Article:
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Shih-Chieh Lin, M.D., Ph.D., Investigator

Dr. Lin received his M.D. from National Taiwan University in 2000, and his Ph.D. in neurobiology from Duke University in 2006. His graduate studies in the laboratory of Dr. Miguel Nicolelis utilized multi-electrode chronic recording in behaving rodents to understand how neuromodulatory systems dynamically shape the activity of forebrain networks. He continued his postdoctoral research in the Nicolelis lab to further elucidate the novel roles of non-cholinergic basal forebrain neurons in encoding motivational salience and attention. Dr. Lin received the 2008 Young Investigator Award from NARSAD, and the Pathway to Independence (K99) Award from the National Institute of Mental Health in 2009. Dr. Lin joined NIH in September 2009. His lab studies how cognitive functions are mediated by interactions of cortical and subcortical circuits.
Photo of Shih-Chieh Lin, M.D., Ph.D., Investigator


Research Interests:
Top-down attention is an essential cognitive function, which allows for selective processing of sensory stimuli based on their behavioral relevance and motivational salience. The impairment of top-down attention is an integral component of age-related cognitive decline, and a central feature of many neuropsychiatric disorders, including schizophrenia, attention deficit disorder and Alzheimer's disease. These findings underscore the importance of identifying the underlying neural mechanisms of top-down attention.

Studies from my group in recent years have identified a key neural mechanism in the basal forebrain (BF) whose function is to amplify the processing of incoming sensory information based on the motivational, but not perceptual, salience of the stimulus. We discovered that the motivational salience of the attended stimulus is encoded by a homogeneous group of non-cholinergic BF neurons (Lin et al, J Neurophysiol, 2006, Lin & Nicolelis, Neuron, 2008). The BF activity encoding motivational salience leads to a prominent event-related potential (ERP) response in the frontal cortex (Nguyen & Lin, eLife, 2014), which likely provides powerful amplification on early stages of information processing. Furthermore, amplification of this BF motivational salience signal is quantitatively coupled with faster and more precise decision speed (Avila & Lin, PLoS Biology, 2014). These results support our hypothesis that non-cholinergic BF neurons encode the motivational salience of attended stimuli, which powerfully amplifies cortical processing with minimum delay, ultimately leading to faster and better decision making.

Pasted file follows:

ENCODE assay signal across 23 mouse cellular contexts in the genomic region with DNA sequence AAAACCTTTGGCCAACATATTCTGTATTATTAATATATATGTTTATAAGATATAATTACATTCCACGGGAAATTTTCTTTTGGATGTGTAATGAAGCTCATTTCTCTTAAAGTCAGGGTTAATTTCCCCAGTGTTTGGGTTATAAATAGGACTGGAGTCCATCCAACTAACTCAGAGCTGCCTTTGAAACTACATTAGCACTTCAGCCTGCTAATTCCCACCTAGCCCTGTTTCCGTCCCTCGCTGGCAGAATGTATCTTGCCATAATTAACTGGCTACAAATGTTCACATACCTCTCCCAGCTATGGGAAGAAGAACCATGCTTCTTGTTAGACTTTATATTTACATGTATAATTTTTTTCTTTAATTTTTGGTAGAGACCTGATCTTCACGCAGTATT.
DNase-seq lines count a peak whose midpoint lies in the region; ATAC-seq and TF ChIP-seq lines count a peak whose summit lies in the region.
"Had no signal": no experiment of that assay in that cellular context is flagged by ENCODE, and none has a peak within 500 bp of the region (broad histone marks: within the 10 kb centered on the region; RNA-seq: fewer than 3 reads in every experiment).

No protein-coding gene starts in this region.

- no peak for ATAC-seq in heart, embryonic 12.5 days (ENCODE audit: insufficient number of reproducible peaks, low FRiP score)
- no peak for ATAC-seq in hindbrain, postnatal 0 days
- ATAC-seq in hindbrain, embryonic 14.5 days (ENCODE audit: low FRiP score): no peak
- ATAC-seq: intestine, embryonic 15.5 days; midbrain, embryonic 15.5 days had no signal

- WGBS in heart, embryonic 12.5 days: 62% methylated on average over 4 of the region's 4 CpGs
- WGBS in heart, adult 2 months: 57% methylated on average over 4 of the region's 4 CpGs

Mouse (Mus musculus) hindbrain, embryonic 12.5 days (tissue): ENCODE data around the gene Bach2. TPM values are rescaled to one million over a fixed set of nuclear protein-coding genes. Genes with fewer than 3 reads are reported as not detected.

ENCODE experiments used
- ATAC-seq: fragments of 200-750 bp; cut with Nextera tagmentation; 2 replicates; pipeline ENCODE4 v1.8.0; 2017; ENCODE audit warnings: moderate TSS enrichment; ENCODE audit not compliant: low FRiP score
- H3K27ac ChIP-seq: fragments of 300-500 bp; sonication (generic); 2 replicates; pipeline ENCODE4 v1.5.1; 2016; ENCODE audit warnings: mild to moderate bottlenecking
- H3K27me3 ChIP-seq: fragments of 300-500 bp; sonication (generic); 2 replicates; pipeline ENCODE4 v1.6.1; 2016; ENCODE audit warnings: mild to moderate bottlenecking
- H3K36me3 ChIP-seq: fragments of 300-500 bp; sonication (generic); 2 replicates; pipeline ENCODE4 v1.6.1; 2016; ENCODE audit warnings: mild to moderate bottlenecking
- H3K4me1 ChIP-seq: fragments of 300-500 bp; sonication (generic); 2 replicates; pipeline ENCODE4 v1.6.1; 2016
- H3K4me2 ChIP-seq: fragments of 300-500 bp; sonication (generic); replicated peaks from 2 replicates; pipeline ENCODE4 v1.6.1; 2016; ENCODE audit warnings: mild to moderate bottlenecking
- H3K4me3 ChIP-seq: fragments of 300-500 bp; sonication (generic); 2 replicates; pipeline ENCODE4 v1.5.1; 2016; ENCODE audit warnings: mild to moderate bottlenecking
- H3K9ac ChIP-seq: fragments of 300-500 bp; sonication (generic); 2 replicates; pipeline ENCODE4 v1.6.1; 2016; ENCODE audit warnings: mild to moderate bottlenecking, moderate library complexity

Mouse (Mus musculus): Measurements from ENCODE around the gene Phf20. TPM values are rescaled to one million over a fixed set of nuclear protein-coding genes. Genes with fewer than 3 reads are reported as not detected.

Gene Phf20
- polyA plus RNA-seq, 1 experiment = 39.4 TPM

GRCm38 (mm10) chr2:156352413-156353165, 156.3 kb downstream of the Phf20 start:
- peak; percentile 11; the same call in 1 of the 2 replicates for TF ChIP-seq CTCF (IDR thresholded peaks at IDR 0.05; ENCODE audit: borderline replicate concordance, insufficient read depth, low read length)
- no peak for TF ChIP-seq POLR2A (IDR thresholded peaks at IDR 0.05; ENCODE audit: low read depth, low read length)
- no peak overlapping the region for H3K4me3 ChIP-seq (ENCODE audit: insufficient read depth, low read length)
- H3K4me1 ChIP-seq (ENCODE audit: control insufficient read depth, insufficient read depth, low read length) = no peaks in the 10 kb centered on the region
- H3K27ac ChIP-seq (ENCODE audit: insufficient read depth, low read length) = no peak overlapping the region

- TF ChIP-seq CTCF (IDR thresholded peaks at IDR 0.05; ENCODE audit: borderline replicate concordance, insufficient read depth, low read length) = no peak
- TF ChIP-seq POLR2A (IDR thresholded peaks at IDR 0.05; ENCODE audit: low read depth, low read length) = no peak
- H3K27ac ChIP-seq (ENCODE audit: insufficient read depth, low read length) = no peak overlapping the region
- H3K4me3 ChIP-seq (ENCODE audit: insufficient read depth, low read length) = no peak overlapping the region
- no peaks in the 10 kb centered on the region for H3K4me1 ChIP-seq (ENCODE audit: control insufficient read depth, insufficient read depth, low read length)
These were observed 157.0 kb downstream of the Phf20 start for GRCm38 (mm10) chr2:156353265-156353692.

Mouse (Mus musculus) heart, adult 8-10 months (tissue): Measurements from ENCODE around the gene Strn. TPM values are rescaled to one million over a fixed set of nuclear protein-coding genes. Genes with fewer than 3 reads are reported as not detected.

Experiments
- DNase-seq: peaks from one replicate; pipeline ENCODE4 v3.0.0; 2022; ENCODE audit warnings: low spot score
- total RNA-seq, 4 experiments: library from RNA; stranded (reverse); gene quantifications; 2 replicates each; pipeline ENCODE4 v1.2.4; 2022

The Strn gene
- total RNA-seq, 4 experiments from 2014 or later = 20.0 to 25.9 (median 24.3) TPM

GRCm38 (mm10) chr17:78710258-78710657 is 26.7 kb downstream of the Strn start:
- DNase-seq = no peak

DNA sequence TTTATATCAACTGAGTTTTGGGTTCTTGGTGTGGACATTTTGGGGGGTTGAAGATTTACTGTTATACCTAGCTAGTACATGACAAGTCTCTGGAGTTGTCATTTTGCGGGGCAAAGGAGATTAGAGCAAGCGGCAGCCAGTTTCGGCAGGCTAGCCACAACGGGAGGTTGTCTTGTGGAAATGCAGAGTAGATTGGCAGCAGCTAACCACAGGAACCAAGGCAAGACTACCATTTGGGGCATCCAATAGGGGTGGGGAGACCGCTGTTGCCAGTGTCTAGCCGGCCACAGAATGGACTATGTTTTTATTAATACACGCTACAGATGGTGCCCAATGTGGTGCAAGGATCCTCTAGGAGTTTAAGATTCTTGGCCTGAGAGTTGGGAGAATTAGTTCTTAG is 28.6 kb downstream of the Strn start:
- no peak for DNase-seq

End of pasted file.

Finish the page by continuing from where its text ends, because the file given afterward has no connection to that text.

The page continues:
Current Research Directions: To build upon our previous discoveries and to further substantiate our hypothesis, our lab investigates (1) the neurochemical identity of salience-encoding BF neurons; (2) how attention-related cortical activity is dynamically shaped by BF inputs; (3) how BF neuronal activity may be controlled by cortical and other inputs; (4) whether the decline of attention in the aging process is mediated by a corresponding impairment in cortical-basal forebrain interaction.

Selected Recent Publications:
  • Nguyen DP, Lin S-C (InPress) A frontal cortex event-related potential driven by the basal forebrain, eLife.

  • Avila I, Lin S-C (InPress) Motivational salience signal in the basal forebrain is coupled with faster and more precise decision speed, PLoS Biol. Full Text/Abstract

  • Zhang H, Lin S-C, Nicolelis MAL (2011) A distinctive subpopulation of medial septal slow-firing neurons promote hippocampal activation and theta oscillations, Journal of Neurophysiology 106(5), 2749-63. Full Text/Abstract

  • Zhang H, Lin S-C, Nicolelis MAL (2010) Spatiotemporal Coupling between Hippocampal Acetylcholine Release and Theta Oscillations In Vivo, Journal of Neuroscience 30(40), 13431-13440 . Full Text/Abstract

  • Zhang H, Lin S-C, Nicolelis MAL (2009) Acquiring local field potential information from ameperometric neurochemical recordings, J Neurosci Methods 179(2):191-200 179(2), 191-200.

  • Lin S-C and Nicolelis MAL (2008) Neuronal ensemble bursting in the basal forebrain encodes salience irrespective of valence, Neuron 59(1), 138-149. Full Text/Abstract

All Selected Publications

Contact Information:

Dr. Shih-Chieh Lin
Neural Circuits and Cognition Unit
Laboratory of Behavioral Neuroscience
National Institute on Aging, NIH
251 Bayview Blvd, Suite 100/9C220
Baltimore, MD 21224-

Telephone: (410) 558-8509 (office),


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